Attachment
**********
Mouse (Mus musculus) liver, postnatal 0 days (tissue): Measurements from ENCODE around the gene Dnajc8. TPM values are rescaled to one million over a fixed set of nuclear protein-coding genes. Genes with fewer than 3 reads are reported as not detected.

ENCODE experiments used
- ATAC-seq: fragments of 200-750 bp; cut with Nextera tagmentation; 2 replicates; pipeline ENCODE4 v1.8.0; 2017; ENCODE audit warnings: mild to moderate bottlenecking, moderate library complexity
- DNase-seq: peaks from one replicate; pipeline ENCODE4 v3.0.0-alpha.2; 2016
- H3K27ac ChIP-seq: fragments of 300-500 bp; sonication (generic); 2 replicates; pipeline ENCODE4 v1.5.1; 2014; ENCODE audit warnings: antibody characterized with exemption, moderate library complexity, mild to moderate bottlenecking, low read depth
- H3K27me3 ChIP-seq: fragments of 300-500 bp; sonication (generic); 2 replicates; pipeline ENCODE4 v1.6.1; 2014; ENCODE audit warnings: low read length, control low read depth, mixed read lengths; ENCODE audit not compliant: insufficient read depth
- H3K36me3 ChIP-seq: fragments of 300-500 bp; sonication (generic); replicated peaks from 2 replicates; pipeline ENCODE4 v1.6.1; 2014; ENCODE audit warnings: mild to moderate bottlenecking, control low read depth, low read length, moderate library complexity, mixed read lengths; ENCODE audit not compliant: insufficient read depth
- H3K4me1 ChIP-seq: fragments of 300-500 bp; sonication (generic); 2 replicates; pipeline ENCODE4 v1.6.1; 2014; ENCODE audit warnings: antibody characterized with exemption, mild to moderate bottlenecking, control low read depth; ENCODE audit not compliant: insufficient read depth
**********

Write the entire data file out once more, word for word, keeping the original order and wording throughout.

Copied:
Mouse (Mus musculus) liver, postnatal 0 days (tissue): Measurements from ENCODE around the gene Dnajc8. TPM values are rescaled to one million over a fixed set of nuclear protein-coding genes. Genes with fewer than 3 reads are reported as not detected.

ENCODE experiments used
- ATAC-seq: fragments of 200-750 bp; cut with Nextera tagmentation; 2 replicates; pipeline ENCODE4 v1.8.0; 2017; ENCODE audit warnings: mild to moderate bottlenecking, moderate library complexity
- DNase-seq: peaks from one replicate; pipeline ENCODE4 v3.0.0-alpha.2; 2016
- H3K27ac ChIP-seq: fragments of 300-500 bp; sonication (generic); 2 replicates; pipeline ENCODE4 v1.5.1; 2014; ENCODE audit warnings: antibody characterized with exemption, moderate library complexity, mild to moderate bottlenecking, low read depth
- H3K27me3 ChIP-seq: fragments of 300-500 bp; sonication (generic); 2 replicates; pipeline ENCODE4 v1.6.1; 2014; ENCODE audit warnings: low read length, control low read depth, mixed read lengths; ENCODE audit not compliant: insufficient read depth
- H3K36me3 ChIP-seq: fragments of 300-500 bp; sonication (generic); replicated peaks from 2 replicates; pipeline ENCODE4 v1.6.1; 2014; ENCODE audit warnings: mild to moderate bottlenecking, control low read depth, low read length, moderate library complexity, mixed read lengths; ENCODE audit not compliant: insufficient read depth
- H3K4me1 ChIP-seq: fragments of 300-500 bp; sonication (generic); 2 replicates; pipeline ENCODE4 v1.6.1; 2014; ENCODE audit warnings: antibody characterized with exemption, mild to moderate bottlenecking, control low read depth; ENCODE audit not compliant: insufficient read depth